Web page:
Western

 

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Germans and Bulgarians in an uneasy contemporary encounter.

 
Western

Meinhard Neumann

 

On paper, this film sounds distinctly promising. It is the work as both writer and director of Valeska Grisebach the German filmmaker who won acclaim with her first full-length feature Longing made in 2007. It may have taken her all this time to follow it up but Western, like Longing, displays her skill in obtaining convincing performances from non-professional players. It's also the case that the setting for this new work, rural Bulgaria, provides a pleasingly unfamiliar location and, as photographed in colour by Bernhard Keller, the film makes the most of this. More importantly still, the subject matter is interesting.

 

Western explores the outlook of a group of German workers including Meinhard (Meinhard Neumann) who, with Vincent (Reinhardt Wetrek) as their foreman, arrive in Bulgaria to build a power plant in an area where water can be in short supply. Meinhard, a former legionnaire, instinctively seeks to get on good terms with the inhabitants of the nearest village who are curious about the newcomers. This leads in time to a bond developing between him and a leading villager, Adrian (Syuleyman Alilov Letifov), while Adrian's teenage nephew, Vanko (Kevin Bashev), represents the younger generation. But Meinhard's fellow workers are macho types keen to assert themselves and play up the local girls. That is particularly true of Vincent who early on harasses one village girl, Vyara (Vyara Borisova), who later on will attract Meinhard.

 

Western certainly means well as it offers a critique of the male group mentality with its aggressive potential and invites the viewer to sympathise with the goodwill of Meinhard and his belief in cooperation across borders. But, although Grisebach's film has received very favourable reviews on its festival screenings, I fail to understand its appeal. The limited talk between the Germans and the Bulgarians is quite natural given the language barrier, but Grisebach's minimalistic style extends here to giving us very little information about the characters. We may learn the names of some of the subsidiary figures but that is about all, and even in the case of the main characters information is scarce - one telephone call indicates that Vincent has a troubled partner back in Germany and Meinhard eventually mentions a dead brother but no details emerge.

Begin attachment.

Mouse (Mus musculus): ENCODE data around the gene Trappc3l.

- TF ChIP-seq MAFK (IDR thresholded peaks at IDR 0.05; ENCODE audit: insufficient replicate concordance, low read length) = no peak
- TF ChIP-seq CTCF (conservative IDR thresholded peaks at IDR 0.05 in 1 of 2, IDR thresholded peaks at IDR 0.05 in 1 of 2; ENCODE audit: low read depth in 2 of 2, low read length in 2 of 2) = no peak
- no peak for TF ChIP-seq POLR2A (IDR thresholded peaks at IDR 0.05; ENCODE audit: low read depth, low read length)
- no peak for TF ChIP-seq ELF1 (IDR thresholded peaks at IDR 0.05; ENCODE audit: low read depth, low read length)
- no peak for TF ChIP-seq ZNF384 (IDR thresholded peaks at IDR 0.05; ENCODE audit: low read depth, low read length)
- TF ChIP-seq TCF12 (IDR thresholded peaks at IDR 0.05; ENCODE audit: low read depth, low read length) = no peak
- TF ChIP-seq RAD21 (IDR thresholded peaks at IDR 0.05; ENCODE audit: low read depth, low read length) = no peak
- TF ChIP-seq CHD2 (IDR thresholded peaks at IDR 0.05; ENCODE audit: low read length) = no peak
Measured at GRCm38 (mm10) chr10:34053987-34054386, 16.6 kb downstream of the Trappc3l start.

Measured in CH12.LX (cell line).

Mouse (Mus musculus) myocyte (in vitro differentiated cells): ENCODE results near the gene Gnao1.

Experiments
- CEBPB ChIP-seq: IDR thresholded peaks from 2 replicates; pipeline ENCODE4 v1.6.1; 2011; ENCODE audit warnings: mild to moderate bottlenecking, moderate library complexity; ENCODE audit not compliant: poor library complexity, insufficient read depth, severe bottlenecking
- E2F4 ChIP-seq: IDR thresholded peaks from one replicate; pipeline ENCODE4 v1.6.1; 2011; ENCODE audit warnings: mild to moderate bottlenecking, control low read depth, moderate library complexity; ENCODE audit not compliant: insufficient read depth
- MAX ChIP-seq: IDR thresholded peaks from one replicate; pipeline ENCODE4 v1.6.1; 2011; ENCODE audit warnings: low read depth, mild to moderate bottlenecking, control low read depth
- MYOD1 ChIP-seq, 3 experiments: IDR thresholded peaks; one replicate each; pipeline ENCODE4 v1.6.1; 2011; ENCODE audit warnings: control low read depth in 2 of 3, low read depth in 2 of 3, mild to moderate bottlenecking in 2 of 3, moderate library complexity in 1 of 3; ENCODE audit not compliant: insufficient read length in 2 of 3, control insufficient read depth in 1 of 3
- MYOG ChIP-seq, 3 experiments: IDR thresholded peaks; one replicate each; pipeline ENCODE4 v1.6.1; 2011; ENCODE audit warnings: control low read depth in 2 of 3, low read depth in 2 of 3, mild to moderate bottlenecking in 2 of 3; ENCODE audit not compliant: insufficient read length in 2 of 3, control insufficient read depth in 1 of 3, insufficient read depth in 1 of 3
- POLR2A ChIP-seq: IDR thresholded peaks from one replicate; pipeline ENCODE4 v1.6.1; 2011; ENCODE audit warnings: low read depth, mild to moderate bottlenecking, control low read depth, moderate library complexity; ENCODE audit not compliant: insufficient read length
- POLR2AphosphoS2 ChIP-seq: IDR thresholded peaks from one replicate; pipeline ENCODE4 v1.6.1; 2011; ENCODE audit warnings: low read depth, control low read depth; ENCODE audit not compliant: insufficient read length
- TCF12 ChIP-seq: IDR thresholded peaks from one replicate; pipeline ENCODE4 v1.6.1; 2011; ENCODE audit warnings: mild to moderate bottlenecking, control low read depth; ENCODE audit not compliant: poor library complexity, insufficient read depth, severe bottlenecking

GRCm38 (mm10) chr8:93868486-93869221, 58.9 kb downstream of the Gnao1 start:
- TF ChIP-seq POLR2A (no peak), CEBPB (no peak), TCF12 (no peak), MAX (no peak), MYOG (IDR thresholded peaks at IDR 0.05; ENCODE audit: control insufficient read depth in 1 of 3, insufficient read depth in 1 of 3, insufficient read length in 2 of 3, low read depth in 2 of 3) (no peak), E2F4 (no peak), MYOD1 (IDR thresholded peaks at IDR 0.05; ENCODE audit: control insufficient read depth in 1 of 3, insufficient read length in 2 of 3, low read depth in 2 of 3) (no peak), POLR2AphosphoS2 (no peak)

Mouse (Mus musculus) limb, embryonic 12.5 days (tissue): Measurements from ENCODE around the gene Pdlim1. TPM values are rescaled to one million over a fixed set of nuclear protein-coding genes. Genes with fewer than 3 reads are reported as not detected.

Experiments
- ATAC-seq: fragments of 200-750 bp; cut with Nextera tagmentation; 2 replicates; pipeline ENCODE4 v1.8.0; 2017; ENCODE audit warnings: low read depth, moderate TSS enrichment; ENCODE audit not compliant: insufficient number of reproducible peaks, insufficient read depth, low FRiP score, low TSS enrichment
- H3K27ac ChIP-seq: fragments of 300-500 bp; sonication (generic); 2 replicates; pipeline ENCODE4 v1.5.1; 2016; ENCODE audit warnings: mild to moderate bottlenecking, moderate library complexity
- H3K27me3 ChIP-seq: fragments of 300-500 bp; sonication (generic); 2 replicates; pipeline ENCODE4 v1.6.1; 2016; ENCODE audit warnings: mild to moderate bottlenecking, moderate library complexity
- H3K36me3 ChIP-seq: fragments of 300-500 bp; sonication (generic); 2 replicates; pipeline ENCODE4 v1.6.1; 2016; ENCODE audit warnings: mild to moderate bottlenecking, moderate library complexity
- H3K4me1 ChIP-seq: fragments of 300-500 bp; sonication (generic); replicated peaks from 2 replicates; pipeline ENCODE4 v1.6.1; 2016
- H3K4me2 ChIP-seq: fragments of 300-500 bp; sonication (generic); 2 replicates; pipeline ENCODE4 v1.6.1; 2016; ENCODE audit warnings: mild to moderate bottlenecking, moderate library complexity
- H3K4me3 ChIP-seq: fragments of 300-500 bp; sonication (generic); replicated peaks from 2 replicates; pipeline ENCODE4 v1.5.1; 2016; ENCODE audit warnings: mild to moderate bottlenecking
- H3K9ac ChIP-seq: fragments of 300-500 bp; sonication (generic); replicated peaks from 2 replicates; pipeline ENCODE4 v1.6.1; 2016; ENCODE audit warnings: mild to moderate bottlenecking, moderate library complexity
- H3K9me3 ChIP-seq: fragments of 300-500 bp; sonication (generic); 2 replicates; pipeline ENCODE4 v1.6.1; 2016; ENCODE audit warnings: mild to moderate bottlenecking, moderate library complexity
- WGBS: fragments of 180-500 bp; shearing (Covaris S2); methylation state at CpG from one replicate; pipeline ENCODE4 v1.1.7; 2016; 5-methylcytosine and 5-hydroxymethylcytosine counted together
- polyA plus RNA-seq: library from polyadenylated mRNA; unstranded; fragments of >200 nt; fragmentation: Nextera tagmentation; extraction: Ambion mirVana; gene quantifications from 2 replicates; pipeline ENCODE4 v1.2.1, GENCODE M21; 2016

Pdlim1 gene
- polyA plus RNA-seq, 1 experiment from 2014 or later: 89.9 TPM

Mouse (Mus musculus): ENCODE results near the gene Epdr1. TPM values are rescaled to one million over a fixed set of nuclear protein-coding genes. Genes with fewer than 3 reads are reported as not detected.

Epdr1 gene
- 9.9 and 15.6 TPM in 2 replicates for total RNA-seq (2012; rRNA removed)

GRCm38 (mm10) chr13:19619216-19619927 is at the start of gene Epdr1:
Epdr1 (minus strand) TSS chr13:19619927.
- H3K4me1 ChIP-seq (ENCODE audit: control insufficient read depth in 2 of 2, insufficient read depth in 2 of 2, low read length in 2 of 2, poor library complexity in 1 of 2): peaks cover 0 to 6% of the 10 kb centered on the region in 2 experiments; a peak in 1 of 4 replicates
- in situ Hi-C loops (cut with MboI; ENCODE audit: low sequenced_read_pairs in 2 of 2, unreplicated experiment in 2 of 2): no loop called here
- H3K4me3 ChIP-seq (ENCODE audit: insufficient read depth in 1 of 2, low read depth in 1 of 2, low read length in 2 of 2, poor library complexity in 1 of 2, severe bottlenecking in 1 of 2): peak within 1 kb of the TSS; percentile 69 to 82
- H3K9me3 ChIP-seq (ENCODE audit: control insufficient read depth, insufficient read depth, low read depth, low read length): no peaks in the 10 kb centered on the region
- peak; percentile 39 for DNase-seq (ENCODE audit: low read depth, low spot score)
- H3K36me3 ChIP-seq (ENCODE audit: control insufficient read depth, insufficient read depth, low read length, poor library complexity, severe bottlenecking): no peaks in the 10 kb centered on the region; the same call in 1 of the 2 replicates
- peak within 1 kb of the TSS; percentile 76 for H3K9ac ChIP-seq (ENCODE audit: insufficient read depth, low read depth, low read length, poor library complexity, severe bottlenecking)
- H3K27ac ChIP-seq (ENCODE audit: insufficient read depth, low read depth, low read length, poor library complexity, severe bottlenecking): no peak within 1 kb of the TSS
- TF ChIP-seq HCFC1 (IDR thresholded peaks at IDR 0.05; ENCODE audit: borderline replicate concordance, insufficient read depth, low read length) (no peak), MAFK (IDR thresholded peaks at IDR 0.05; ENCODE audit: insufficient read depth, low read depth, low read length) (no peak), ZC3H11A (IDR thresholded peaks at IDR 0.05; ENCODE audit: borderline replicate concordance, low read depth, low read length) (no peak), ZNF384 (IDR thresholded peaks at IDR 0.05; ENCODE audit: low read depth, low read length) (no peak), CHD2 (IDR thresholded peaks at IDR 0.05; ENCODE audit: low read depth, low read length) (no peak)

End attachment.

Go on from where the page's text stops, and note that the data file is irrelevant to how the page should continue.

Presumably because of the film's title, admirers of this film have come up with comparisons with John Ford. But, while it is true that the film features men in the outdoors and tells a story in which a white horse plays a significant part, nothing in it strikes me as echoing western movies - it doesn't even end in a shootout! What one actually hopes for is a subtle everyday drama in which conflicts of outlook may or may not be overcome but, convincing as the players are, the slow pace and the absence of detail that would encourage us to respond to the characters in depth make for a drawn-out and arduous couple of hours.

 

MANSEL STIMPSON

 

Cast: Meinhard Neumann, Syuleyman Alilov Letifov, Reinhardt Wetrek, Vyara Borisova, Kevin Bashev, Veneta Fragnova, Aliosman Deliev, Momchil Sinanov, Robert Gawellek, Jens Klein, Waldemar Zang.

 

Dir Valeska Grisebach, Pro Jonas Dornbach, Janine Jackowski, Maren Ade, Valeska Grisebach and Michel Merkt, Screenplay Valeska Grisebach, Ph Bernhard Keller, Pro Des Beatrice Schultz, Ed Bettina Böhler, Costumes Veronika Albert.

 

Komplizen Film/Chouchkov Brothers/Coop99/KNM/ZDF-das Kleine Fernsehspiel, ARTE-New Wave Films.
121 mins. Germany/Bulgaria/Austria. 2017. Rel: 13 April 2018. Cert. 12A.